MANHATTAN — A small New York bank that caters to the city's Chinese community, along with 19 of its former employees, has been charged with selling hundreds of millions of dollars worth of fraudulent mortgages to Fannie Mae, the nation's largest mortgage buyer, Manhattan district attorney Cyrus Vance Jr. said on Thursday.
Abacus Federal Savings Bank, based in Chinatown, was slammed with a 184-count indictment that includes charges of mortgage fraud and grand larceny for what Vance called a "systematic scheme to falsify and fabricate mortgage applications."
Prosecutors allege that bank managers and employees falsified applications that allowed borrowers to secure loans even though they weren't qualified.
Between 2005 and 2010 Abacus sold these shaky mortgages to Fannie Mae, based on the doctored applications, prosecutors said. Fannie Mae then unwittingly sold some of the bunk Abacus loans to investors as part of mortgage-backed securities packages.
This type of mortgage fraud scheme, on a widespread scale, led to 2008's financial collapse when overextended borrowers couldn't then pay back their loans. "If we’ve learned anything from the recent mortgage crisis," Vance said at a press conference, "it’s that at some point, these schemes will unravel and taxpayers could be left holding the bag.”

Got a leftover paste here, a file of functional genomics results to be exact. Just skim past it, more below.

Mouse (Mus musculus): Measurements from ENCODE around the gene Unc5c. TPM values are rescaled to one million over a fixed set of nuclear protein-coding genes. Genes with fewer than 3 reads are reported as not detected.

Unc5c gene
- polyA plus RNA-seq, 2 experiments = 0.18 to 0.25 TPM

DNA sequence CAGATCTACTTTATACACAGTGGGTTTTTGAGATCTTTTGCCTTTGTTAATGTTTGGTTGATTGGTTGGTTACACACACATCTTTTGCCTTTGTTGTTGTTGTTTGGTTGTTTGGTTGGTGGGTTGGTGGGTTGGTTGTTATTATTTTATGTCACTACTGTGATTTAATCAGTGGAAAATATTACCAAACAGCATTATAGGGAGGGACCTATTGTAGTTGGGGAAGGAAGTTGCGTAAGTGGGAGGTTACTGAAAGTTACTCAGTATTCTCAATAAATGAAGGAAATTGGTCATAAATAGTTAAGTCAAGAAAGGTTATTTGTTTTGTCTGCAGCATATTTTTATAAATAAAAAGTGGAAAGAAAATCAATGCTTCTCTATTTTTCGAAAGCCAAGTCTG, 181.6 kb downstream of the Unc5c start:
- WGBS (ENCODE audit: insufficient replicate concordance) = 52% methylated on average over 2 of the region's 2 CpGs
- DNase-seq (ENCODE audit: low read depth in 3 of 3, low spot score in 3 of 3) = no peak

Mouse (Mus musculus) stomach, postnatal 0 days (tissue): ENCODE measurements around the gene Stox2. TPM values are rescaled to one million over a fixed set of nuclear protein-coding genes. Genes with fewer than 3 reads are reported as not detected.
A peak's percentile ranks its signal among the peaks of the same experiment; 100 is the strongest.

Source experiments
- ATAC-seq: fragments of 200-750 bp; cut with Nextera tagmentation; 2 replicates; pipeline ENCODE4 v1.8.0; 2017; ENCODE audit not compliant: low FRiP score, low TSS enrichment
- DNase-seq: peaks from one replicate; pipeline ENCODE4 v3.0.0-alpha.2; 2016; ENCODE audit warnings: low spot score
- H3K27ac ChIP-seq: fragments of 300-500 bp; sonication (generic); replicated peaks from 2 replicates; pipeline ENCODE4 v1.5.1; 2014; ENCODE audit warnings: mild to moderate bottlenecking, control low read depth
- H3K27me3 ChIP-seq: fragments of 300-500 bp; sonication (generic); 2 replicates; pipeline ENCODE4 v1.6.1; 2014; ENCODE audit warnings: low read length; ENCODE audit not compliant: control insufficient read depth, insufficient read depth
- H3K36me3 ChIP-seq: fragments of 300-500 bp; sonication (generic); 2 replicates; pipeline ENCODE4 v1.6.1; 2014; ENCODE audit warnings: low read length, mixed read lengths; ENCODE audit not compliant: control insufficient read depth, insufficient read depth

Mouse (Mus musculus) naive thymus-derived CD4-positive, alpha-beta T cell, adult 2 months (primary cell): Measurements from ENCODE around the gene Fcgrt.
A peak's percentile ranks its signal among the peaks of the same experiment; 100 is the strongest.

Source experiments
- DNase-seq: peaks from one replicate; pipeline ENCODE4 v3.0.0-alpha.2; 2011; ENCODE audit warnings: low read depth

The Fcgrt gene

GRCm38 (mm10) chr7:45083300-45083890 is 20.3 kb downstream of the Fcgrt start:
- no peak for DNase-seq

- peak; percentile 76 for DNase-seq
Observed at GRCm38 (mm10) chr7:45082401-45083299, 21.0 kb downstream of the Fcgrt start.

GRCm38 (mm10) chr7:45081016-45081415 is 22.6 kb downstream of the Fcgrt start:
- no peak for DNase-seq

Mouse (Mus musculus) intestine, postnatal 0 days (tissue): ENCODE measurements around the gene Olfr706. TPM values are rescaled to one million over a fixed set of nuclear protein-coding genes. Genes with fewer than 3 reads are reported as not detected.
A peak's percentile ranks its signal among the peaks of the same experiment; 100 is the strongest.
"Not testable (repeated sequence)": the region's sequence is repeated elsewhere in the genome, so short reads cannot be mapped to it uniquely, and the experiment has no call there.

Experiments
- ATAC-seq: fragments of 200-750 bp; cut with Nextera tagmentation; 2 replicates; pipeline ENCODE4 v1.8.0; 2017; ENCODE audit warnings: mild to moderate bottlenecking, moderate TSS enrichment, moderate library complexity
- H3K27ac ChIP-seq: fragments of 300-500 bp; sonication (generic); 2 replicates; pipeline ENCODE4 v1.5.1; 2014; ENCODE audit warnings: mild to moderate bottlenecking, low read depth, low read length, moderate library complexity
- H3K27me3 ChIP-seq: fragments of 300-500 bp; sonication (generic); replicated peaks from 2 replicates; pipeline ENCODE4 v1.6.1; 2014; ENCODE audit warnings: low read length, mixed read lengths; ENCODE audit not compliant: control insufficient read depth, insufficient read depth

Fortunately, the Abacus loans don't seem to be in danger of default. "The irony of this case is the majority of the loans originated by Abacus have continued to perform, which means the monthly mortgage payments are being made by the borrowers," Vance added.
Vance said his office was tipped off to the scam when a prospective borrower filed a police report with Chinatown's 5th Precinct, alleging that an Abacus bank loan officer had stolen money from her.
Eight of the 19 accused ex-employees have already pleaded guilty, and those remaining have been indicted by a grand jury, prosecutors said.
Through a released statement, Abacus said they were dismayed by the charges because they had done their own investigation, fired some employees and reported the problem to regulators.
The bank also said it does not understand why a community bank is being targeted especially "when many other banks that contributed to the national economic crisis remain untouched."
This is the first time the DA's office has indicted a bank since 1991, when it charged Bank of Credit and Commerce International (BCCI) with fraud and other charges.